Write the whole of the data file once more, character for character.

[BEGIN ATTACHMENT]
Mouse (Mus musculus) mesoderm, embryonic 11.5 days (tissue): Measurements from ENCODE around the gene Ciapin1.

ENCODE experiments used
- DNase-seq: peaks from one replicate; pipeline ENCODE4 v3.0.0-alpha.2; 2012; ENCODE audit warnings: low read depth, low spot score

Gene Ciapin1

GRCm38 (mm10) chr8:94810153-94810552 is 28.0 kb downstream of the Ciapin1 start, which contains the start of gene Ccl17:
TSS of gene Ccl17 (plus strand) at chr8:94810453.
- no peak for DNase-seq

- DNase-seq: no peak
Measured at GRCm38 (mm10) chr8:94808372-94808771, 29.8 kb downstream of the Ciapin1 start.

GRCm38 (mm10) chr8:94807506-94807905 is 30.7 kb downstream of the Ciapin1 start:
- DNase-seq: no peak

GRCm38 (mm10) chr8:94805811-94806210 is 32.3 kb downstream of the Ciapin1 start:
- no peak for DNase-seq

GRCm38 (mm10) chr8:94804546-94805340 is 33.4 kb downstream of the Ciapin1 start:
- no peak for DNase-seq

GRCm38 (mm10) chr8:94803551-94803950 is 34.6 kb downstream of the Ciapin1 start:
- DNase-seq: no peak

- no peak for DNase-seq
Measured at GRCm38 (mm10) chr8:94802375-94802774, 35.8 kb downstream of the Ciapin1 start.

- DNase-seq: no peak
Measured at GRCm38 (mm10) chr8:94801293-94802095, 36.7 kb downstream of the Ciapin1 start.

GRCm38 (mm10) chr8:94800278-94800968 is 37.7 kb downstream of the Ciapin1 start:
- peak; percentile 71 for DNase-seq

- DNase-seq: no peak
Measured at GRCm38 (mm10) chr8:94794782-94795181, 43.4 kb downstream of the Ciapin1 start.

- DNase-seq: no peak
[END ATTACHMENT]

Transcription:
Mouse (Mus musculus) mesoderm, embryonic 11.5 days (tissue): Measurements from ENCODE around the gene Ciapin1.

ENCODE experiments used
- DNase-seq: peaks from one replicate; pipeline ENCODE4 v3.0.0-alpha.2; 2012; ENCODE audit warnings: low read depth, low spot score

Gene Ciapin1

GRCm38 (mm10) chr8:94810153-94810552 is 28.0 kb downstream of the Ciapin1 start, which contains the start of gene Ccl17:
TSS of gene Ccl17 (plus strand) at chr8:94810453.
- no peak for DNase-seq

- DNase-seq: no peak
Measured at GRCm38 (mm10) chr8:94808372-94808771, 29.8 kb downstream of the Ciapin1 start.

GRCm38 (mm10) chr8:94807506-94807905 is 30.7 kb downstream of the Ciapin1 start:
- DNase-seq: no peak

GRCm38 (mm10) chr8:94805811-94806210 is 32.3 kb downstream of the Ciapin1 start:
- no peak for DNase-seq

GRCm38 (mm10) chr8:94804546-94805340 is 33.4 kb downstream of the Ciapin1 start:
- no peak for DNase-seq

GRCm38 (mm10) chr8:94803551-94803950 is 34.6 kb downstream of the Ciapin1 start:
- DNase-seq: no peak

- no peak for DNase-seq
Measured at GRCm38 (mm10) chr8:94802375-94802774, 35.8 kb downstream of the Ciapin1 start.

- DNase-seq: no peak
Measured at GRCm38 (mm10) chr8:94801293-94802095, 36.7 kb downstream of the Ciapin1 start.

GRCm38 (mm10) chr8:94800278-94800968 is 37.7 kb downstream of the Ciapin1 start:
- peak; percentile 71 for DNase-seq

- DNase-seq: no peak
Measured at GRCm38 (mm10) chr8:94794782-94795181, 43.4 kb downstream of the Ciapin1 start.

- DNase-seq: no peak